It was wonderful to see so many of you at this year’s Deans and Directors’ meeting in Sacramento last month! My appreciation goes to all who helped make this year’s program so rich and to all who actively participated in this collective learning moment. For those who were unable to attend, we missed you! The presentation materials for nearly all sessions will be posted online at cclccc.org.
Coming right up is the Spring Workshops on Library Design/Re-Design featuring Will Baty and his co-presenter. We have registrants signed up, and I believe there is still space. Please sign up at cclccc.org.
April 26 Ontario DoubleTree by Hilton Hotel
April 27 Walnut Creek Marriott
CCL continues to advocate for a centralized library management system (or ILS) in the Governor’s proposed budget for 2017-18. Lots of things can happen on the long road to the May Revision, and we will work together to advance this important budget item for CCC students’ equitable access to libraries and their absolutely crucial resources for lifelong learning and success. To continue to think about how this project would work if it were funded in 2017-18, CCL’s ILS “think tank” (including two board members and two librarians with expertise in implementing library systems from the field) considers myriad issues in such a statewide effort, starting with a “fact sheet” on what an ILS is/is not, if only to mitigate rumors or misunderstanding by others outside of our world. I thank Doug Achterman and Alicia Virtue for leading that group’s important work and for sharing it with us at Deans and Directors’ meeting.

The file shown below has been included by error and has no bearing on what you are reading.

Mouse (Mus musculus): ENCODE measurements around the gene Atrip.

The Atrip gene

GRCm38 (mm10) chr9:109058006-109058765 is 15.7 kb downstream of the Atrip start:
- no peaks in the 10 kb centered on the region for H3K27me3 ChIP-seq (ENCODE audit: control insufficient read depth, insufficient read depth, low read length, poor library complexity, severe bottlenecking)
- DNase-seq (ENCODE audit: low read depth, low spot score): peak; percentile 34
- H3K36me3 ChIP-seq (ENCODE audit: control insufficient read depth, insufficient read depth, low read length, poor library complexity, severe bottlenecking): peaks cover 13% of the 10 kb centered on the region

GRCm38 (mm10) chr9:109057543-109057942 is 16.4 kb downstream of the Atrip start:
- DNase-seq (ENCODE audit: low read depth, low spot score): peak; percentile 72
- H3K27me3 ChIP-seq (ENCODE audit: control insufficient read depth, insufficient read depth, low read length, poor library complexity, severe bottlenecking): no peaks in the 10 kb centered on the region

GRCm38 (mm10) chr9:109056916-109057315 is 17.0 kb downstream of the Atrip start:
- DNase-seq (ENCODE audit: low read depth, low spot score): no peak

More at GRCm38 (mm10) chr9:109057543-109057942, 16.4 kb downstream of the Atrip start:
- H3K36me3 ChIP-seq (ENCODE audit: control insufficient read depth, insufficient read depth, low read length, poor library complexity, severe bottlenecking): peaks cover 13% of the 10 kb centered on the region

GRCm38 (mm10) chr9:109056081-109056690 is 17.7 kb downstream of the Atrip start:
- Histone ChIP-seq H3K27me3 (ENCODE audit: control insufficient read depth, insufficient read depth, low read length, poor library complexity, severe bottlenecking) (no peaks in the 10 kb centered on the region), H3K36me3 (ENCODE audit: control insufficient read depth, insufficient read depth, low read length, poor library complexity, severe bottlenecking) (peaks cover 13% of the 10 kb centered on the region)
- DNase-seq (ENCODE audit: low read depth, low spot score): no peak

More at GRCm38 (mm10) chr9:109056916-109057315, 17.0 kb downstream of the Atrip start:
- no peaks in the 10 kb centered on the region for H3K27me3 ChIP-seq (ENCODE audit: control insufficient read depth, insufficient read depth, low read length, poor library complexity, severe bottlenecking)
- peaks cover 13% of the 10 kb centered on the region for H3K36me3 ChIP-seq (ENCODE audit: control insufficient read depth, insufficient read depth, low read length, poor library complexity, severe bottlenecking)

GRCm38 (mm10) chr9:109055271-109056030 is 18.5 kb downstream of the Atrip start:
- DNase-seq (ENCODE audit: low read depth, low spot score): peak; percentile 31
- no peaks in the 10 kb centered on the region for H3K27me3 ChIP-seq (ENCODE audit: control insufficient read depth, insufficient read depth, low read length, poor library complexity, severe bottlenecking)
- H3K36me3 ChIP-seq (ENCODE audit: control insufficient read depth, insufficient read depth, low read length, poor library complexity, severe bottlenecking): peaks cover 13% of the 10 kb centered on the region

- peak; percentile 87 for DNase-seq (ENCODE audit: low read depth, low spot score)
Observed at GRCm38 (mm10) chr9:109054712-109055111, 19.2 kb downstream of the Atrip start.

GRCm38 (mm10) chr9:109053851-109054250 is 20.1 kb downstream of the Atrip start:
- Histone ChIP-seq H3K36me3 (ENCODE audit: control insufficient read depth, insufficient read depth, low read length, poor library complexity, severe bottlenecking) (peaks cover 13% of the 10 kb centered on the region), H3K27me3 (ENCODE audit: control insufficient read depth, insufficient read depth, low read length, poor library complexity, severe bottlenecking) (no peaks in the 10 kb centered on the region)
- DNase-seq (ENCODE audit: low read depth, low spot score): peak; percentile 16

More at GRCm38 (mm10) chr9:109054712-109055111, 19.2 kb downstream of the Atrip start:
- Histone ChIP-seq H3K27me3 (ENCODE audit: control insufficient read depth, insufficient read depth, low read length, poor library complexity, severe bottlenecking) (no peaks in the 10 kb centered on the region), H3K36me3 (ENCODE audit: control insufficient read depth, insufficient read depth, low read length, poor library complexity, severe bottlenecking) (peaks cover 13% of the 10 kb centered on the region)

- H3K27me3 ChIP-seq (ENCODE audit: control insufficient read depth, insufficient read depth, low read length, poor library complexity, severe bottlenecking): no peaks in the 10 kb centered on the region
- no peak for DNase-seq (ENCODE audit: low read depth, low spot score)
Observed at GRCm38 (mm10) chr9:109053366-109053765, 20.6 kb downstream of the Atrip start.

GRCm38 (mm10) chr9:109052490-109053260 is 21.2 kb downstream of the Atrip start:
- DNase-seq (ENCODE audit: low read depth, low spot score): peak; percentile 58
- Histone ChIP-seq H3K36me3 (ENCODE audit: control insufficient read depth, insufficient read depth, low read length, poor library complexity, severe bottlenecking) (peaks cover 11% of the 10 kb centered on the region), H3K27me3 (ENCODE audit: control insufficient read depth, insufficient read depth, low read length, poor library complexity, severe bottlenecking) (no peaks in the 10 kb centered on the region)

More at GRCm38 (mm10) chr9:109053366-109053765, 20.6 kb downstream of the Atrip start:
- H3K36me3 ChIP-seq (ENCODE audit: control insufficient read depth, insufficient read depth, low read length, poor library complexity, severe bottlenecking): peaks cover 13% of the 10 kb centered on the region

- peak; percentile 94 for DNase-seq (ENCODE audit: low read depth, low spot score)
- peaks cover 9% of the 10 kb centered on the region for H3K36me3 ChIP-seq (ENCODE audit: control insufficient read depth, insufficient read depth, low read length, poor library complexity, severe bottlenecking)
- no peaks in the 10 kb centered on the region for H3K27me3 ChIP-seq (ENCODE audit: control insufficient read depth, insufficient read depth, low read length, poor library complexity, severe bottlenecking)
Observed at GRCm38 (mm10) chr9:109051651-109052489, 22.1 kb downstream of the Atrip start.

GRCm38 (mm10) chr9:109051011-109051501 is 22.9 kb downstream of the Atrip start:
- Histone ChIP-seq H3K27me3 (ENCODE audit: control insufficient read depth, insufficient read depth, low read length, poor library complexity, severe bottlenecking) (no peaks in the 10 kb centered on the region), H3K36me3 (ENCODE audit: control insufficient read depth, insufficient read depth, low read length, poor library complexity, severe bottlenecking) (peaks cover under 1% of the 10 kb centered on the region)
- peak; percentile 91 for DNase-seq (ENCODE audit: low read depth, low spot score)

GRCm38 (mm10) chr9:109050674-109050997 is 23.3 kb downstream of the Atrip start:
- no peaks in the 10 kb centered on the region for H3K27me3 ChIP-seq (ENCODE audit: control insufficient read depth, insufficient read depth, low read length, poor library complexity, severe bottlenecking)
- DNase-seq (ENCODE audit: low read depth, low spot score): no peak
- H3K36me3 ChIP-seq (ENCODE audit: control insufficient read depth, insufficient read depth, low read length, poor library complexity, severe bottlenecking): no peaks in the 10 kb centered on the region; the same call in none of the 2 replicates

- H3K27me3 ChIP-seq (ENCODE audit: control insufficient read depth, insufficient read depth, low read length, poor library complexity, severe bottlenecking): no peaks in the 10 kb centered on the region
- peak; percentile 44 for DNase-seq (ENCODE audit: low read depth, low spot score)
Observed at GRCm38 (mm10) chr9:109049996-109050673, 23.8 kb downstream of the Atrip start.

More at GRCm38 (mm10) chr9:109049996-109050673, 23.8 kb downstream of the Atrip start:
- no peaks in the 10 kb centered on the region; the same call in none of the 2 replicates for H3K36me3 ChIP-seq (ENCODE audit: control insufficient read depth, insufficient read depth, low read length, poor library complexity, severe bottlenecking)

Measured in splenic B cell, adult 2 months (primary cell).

This year, the board has been keeping our focus on advocating for libraries throughout our state, beyond the ILS proposal, as we strengthen relationships with other groups. Articulating the value of the library and conveying its impact on student learning and success are more crucial than ever (see D&D keynote Karen Brown’s presentation slides). I say what may sound obvious to underscore an observation: while the state has offered new monies tied to student success initiatives, it seems that the language describing these efforts does not explicitly include “library”, “information literacy,” or “critical thinking as it relates to information competency.” Without these words explicitly embedded in the initiative’s description, even as suggested activities, libraries don’t seem to be accorded a place in the dialog unless we invite ourselves into that space. That may not be a major barrier for libraries with more librarians, but what about solo-librarian libraries? How can we advance the conversation with key stakeholders within and without our group so that the library is central to every college’s student success effort and so that libraries are part of projects funded by these new initiatives? These complex questions are on the CCL board members’ minds as we move forward on our Strategic Plan 2016-17.
Thank you for all you do for students! Have a great rest of the spring semester!